In preparation for the visit of the relics of St Therese to Oxford, the Oratory parish put on a play about St Therese and her mission, telling the story of Therese's life and vocation in the context of her relevance to the challenges faced by young people at the beginning of the 21st century. Through the 'little way' of one of the greatest saints of modern times, we discover the real meaning of love: a love which can transform lives, a love which leads to eternal happiness. "Divine Comedy: A Theresian Mystery Play" was performed in the church from the 30th September to the 2nd of October 2009, with a free performance for schools on the afternoon of Therese's feast, the 1st of October. It was written by Leonie Caldecott, and directed by Teresa Caldecott.
Here is a review by one of the audience:
A divine comedy that proved a divine delight
I went along to Léonie Caldecott's play 'Divine Comedy: A Thérèsian Mystery Play' out of curiosity. Certainly, I was curious to learn about the life of St Thérèse, a saint whose writings I had often heard praised but about whom I personally knew very little. But in addition to that, I was drawn out of curiosity as to what sort of production this was going to be. At first it simply sounded like a lovely idea: a play about the life of St Thérèse being staged by an Oxford parish to celebrate the impending visit to their church of the saint's relics. But the more I learnt about this particular play the more unusual it became. First, I learnt that it had been especially written by a member of the congregation. Then, I discovered that it was to be a medieval mystery play that weaved the mysteries of the rosary into a biographical retelling of the saint's story. Next, I heard that it was to be directed by the playwright's daughter, Tessa Caldecott, and would feature a huge cast (60+) of parishioners including little children, pensioners, and everything in between. Even the Oratorian fathers were all playing parts. This, I soon realised, was going to be a far cry from your average church hall show and was shaping up to be an important and original work of community art.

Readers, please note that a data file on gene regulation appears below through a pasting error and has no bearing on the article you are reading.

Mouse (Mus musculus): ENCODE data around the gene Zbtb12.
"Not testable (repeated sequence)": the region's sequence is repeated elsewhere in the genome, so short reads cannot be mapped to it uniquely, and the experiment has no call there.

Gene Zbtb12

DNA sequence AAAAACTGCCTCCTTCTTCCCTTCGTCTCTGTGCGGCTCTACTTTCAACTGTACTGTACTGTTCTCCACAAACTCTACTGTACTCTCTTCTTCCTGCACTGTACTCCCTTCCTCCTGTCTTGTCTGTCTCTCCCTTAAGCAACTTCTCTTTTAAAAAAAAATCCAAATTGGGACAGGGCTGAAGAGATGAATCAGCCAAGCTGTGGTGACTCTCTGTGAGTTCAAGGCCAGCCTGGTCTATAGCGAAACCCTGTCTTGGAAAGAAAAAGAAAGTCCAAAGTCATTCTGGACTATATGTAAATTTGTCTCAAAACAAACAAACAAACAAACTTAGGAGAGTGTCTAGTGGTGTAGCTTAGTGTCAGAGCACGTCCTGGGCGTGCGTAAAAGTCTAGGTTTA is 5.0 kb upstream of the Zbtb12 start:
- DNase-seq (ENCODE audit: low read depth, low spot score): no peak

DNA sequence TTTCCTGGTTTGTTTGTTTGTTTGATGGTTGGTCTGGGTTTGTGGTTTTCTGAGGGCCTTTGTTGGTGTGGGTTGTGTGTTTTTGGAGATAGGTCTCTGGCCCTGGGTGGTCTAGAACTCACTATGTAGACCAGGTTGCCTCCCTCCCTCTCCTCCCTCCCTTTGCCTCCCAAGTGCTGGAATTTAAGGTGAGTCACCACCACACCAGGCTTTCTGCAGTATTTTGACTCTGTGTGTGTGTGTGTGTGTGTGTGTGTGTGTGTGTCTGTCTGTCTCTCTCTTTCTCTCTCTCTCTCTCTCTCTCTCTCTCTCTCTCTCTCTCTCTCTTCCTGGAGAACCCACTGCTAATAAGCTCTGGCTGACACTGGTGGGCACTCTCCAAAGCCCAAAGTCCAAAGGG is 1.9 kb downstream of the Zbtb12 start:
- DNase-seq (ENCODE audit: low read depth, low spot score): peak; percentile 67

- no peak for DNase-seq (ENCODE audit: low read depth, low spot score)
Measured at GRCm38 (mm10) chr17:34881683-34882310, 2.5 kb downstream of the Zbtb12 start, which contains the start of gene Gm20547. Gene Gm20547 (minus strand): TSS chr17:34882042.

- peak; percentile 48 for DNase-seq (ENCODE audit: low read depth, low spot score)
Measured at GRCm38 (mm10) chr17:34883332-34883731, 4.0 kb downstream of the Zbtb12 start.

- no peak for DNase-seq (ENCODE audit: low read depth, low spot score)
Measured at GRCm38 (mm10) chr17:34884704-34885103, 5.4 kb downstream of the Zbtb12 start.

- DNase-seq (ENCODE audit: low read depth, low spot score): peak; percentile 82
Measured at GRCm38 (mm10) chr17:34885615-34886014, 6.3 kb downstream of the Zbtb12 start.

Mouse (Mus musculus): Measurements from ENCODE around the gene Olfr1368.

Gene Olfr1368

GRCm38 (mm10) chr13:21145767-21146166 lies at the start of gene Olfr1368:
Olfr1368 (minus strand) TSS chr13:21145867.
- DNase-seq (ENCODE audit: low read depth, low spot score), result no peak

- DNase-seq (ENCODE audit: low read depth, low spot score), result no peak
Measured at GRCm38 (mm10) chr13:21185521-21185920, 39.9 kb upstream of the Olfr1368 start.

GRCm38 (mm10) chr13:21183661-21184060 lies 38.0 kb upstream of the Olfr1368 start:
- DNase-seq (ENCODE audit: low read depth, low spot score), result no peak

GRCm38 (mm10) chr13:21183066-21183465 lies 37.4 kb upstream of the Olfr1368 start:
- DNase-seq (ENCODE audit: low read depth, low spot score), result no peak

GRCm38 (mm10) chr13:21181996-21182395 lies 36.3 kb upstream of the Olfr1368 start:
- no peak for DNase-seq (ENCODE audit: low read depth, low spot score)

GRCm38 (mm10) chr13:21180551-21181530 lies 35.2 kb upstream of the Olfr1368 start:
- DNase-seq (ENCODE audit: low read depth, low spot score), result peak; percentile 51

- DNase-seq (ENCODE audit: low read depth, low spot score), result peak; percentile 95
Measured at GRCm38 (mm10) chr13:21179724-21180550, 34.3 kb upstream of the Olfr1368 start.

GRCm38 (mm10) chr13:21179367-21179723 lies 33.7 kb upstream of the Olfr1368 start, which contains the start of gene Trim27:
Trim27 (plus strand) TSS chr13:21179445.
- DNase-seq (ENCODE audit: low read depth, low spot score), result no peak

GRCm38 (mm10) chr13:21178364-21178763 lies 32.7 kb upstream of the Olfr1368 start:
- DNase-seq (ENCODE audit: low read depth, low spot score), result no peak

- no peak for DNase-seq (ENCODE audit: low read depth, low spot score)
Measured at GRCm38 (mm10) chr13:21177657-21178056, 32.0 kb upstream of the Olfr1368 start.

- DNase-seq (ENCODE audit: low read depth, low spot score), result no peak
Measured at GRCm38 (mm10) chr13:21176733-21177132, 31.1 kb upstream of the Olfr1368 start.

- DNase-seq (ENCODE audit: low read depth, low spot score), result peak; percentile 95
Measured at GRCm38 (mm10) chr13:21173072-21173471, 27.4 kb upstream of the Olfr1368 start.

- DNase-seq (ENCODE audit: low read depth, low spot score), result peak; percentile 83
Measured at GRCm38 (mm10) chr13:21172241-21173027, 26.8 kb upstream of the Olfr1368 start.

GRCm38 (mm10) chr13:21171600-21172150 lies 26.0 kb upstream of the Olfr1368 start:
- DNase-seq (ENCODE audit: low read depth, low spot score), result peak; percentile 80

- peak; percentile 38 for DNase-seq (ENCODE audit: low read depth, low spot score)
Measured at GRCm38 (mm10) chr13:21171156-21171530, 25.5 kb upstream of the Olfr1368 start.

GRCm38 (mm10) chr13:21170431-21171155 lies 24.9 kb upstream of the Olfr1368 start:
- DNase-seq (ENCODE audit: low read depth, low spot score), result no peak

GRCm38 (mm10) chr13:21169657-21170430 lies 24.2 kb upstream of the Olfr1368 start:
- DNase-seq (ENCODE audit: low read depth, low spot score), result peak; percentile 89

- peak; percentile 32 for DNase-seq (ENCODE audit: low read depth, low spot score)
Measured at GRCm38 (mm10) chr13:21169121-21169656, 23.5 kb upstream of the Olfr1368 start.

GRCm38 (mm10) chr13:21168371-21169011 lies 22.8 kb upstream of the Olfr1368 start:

I was not disappointed. In fact, I was bowled over. I had simply not anticipated the scale and ambition of the project. It is not very often, for example, that one finds extracts from the writings of Hans Urs von Balthasar in a programme note! Drawing from the most reliable biographers of St Thérèse, the play presents an epic account of the saint's life, both visible and interior, in no less that 37 scenes divided into two acts. With a deft and often humorous touch, the Caldecotts succeed in framing a beautifully costumed period drama within a contemporary morality tale centering on the relationship of an all too typical teenager, Dan, and his girlfriend Beatrice. This modern story of two young lovers, which unfolds echoing the structure of Dante's Divine Comedy, becomes mysteriously intertwined with the remarkable adventure of another young lover, Thérèse, and in doing so gradually reveals the profundity and timeless relevance of her message. This dramatic and complex juxtaposition of two spiritual journeys, shot through with the rich symbolism of the medieval miracle play tradition, invokes the sort of mystical realism so characteristic of Karol Wojtyla's rhapsodic theatre. Like Wojtyla, the Caldecotts aim to counterbalance the outer world of actions and events with an imaginative portrayal of their characters' inner drama of ideas, memories and personal struggle.
The creative vision of the writer and director was only matched by the remarkable commitment of the cast and production team. As a sheer feat of project management it was incredible to think that Divine Comedy was actually the result of a purely volunteer and largely amateur parish group. So elaborate a conceptual schema presents a serious challenge for set and costume design, choreography and lighting - but a challenge which the team rose impressively to meet. For me, the energy and dedication which so manifestly went into this production provided an elegant testimony to the virtues and values which the play sought to explore and celebrate. An extraordinary thing done in an extraordinary way, it was a play to stimulate the mind and gladden the heart.
Balliol College, Oxford